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Understanding antibiotic use to combat antimicrobial resistance

It's World Antimicrobial Awareness Week - Antimicrobials: handle with care
Every year, World Antimicrobial Awareness Week aims to increase awareness of global antimicrobial resistance. Bacterial infections are still a major health threat in all parts of the world, and resistance to antibacterial treatment and antibiotics makes infections harder to treat and increases the risk of severe illness or death. Overuse and misuse of antibiotics in humans, livestock and agriculture, as well as poor access to clean water, sanitation and hygiene have all been contributing to the accelerating threat of antimicrobial resistance (AMR) worldwide. ITM has antibiotic resistance high on its agenda.

The focus at ITM lays on a multidisciplinary and interactive approach, where bacteriologists, specialists in tropical laboratory medicine, epidemiologists and medical anthropologists collaborate. Our multidisciplinary ‘Bacterial Infections in the Tropics’ (BIT) team has set up surveillance of bloodstream infections in their own country, Cambodia, Burkina Faso, DRC, Benin, Mozambique, Ethiopia and Peru. In a recently published study in Clinical Microbiology and Infection, researchers looked into antibiotic use in patients with persistent fever before seeking medical care in a hospital in low- and middle-income countries (LMIC). They found that “Watch” antibiotics were, in fact, widely used in certain LMICs, such as Nepal and Cambodia. According to the 2019 Access/Watch/Reserve (AWaRe) Classification by the World Health Organization, the “Watch” group includes clinically important antibiotics that are at relatively high risk of selection of bacterial resistance, and they should be prioritised as key targets of antibiotic stewardship programmes and monitoring.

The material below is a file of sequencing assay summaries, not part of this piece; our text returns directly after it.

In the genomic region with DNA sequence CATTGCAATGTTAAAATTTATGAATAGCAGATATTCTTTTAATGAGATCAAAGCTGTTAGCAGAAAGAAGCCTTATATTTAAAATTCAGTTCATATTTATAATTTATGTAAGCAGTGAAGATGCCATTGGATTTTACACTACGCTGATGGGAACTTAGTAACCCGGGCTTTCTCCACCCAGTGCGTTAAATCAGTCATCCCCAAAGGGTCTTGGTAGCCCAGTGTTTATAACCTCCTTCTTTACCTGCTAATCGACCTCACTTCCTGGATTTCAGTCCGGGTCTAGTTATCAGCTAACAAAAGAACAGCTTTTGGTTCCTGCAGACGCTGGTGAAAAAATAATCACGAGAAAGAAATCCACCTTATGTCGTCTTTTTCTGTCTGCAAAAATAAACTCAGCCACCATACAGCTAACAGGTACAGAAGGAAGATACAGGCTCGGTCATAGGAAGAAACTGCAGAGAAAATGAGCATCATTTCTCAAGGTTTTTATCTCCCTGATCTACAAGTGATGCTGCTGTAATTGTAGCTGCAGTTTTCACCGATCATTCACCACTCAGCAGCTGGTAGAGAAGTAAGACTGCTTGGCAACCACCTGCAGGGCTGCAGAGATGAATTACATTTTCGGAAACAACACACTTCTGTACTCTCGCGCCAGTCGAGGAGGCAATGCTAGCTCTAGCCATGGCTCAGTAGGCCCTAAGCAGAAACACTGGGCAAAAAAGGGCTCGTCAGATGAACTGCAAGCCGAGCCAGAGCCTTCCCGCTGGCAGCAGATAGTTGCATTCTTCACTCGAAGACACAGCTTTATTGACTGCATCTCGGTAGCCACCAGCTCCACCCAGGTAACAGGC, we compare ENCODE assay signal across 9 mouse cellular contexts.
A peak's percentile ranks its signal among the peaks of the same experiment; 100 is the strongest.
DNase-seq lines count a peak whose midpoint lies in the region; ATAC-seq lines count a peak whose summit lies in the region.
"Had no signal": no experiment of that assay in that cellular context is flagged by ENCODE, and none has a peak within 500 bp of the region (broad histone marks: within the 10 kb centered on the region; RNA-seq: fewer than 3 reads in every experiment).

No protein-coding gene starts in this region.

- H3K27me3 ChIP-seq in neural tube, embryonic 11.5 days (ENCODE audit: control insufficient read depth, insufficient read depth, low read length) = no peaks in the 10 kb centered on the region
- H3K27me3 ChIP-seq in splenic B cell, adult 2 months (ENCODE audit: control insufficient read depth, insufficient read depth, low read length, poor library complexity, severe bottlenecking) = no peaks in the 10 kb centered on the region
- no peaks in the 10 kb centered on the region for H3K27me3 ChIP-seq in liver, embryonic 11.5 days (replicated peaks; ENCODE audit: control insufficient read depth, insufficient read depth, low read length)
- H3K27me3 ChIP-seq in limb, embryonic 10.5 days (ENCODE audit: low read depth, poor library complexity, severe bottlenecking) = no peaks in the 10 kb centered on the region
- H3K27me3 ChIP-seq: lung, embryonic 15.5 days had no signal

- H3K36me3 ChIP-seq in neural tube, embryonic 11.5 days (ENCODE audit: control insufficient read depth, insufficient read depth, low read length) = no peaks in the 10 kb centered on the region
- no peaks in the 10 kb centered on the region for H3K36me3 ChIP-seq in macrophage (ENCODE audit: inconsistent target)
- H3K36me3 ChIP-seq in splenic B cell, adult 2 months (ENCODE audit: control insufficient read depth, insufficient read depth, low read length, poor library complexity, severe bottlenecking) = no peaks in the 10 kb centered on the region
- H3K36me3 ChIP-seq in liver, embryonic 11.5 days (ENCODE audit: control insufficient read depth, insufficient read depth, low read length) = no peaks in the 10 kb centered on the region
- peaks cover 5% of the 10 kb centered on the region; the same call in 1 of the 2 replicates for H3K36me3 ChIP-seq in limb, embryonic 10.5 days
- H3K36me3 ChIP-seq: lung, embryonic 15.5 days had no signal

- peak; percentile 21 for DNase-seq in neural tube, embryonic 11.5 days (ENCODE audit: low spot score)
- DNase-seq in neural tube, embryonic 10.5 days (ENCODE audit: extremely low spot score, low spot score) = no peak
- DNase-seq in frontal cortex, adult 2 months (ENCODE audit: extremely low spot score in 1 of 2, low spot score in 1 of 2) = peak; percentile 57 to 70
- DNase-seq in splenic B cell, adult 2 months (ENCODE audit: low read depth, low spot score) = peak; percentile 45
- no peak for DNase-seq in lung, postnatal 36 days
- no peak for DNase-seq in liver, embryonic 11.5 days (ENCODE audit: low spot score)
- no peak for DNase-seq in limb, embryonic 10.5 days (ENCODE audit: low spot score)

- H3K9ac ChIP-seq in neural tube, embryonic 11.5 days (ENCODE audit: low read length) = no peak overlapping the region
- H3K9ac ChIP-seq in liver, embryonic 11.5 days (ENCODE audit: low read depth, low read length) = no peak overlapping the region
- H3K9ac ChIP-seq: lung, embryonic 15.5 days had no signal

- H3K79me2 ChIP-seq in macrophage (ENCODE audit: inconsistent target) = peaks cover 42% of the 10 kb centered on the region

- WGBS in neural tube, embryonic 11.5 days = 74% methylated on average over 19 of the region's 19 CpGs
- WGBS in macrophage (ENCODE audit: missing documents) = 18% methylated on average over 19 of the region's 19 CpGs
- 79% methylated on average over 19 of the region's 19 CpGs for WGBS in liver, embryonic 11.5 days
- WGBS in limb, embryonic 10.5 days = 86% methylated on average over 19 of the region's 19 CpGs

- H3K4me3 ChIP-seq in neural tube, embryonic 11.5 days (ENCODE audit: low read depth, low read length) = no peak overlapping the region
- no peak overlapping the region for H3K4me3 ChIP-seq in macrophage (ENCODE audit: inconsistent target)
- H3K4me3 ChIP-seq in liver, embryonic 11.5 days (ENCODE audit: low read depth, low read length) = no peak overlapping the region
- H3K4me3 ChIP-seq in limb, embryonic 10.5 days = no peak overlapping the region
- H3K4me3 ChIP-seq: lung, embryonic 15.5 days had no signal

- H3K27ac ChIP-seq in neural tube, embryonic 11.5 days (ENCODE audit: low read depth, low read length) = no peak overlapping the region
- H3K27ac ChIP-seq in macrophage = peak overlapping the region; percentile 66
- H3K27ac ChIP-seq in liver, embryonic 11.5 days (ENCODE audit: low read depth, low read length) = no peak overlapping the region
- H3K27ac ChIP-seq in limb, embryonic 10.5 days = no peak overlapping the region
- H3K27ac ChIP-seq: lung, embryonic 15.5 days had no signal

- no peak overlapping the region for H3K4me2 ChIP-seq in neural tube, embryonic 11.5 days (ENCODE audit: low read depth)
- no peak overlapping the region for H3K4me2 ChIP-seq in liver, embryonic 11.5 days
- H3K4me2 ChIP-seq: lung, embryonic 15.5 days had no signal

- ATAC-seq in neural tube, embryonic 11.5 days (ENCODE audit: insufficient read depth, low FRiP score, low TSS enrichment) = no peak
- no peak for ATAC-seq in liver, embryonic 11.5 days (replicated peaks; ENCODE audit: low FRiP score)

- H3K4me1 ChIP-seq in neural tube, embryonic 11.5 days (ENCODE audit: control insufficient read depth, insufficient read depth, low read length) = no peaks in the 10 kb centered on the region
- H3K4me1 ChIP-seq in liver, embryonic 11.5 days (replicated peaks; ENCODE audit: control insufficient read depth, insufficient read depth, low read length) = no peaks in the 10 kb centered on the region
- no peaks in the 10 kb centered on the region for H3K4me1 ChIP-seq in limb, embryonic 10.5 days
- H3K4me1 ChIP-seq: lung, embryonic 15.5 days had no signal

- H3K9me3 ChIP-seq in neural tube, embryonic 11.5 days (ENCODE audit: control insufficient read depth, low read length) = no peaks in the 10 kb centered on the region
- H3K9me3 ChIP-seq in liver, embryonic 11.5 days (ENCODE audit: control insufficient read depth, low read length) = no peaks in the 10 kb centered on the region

This study informed other ongoing research at ITM, which, in collaboration with ITM partners Institut National pour la Recherche Biomedicale (INRB), Centre de Recherche en Santé de Kimpese (CRSK), and Clinical Research Unit of Nanoro (CRUN), aims to look into antibiotic use in the community in the DRC and Burkina Faso, and compare that to the use in hospitals. Due to various factors, such as lack of financial resources or the proximity to hospitals, in the South self-medication before seeking formal care is common. Access to antibiotics is unregulated in private pharmacies and private clinics, which are important and easily accessible health care providers in the community. By carrying out qualitative and quantitative research, interviews in the community and large-scale population surveys, researchers aim to find out which factors drive antibiotic use and determine which medicines are used in the various settings. The ultimate goal of the research is to find out how best to optimize antibiotic use in order to prevent a further increase in AMR.   

AMR has not only been the subject of intensive research, but it is also part of ITM’s academic curriculum in the form of a course on antimicrobial resistance in hospitals. The “Hospital-based Interventions to Contain Antibiotic Resistance in Low-resource Settings” (AIM) course offers specific learning tracks on antibiotic stewardship, infection prevention & control and microbiological surveillance in the hospital setting, which are closely linked key components in the successful containment of antibiotic resistance. The AIM course continues to be an excellent vehicle for dissemination of newly generated evidence to health professionals from around the world.

To learn more about AMR, you can participate in the Twitter chat featuring ITM researcher Sien Ombelet on “How can we improve awareness for Antimicrobial Resistance in Africa?” on Saturday 21 November 19:30 – 20:30 East African Time (EAT), by using the hashtags #AfricaWAAW and #WAAW2020. The Twitter chat is organised by the Africa regional tripartite members (FAO, OIE, WHO), UNEP, Africa Centres for Disease Control and Prevention (Africa CDC) and African Union Inter-African Bureau for Animal Resources (AU-IBAR).

More about BIT

Between 2015-2020, Baillet Latour patronage enabled ITM to significantly boost research on bacterial infections in the tropics (BIT), neglected yet disproportionally affecting developing countries. Spearhead research in the laboratory, in the hospital and in the field were undertaken. The BIT team has been a pioneer in identifying best practices for clinical bacteriology in low-resource settings. They also conducted ground-breaking work in collaboration with top international research centres and ITM’s partners in the South to study antibiotic resistance that is emerging and spreading in developing countries. Lastly, the team examined the reservoir and transmission routes of typhoidal Salmonella in Cambodia and non-typhoidal Salmonella in sub-Saharan Africa.

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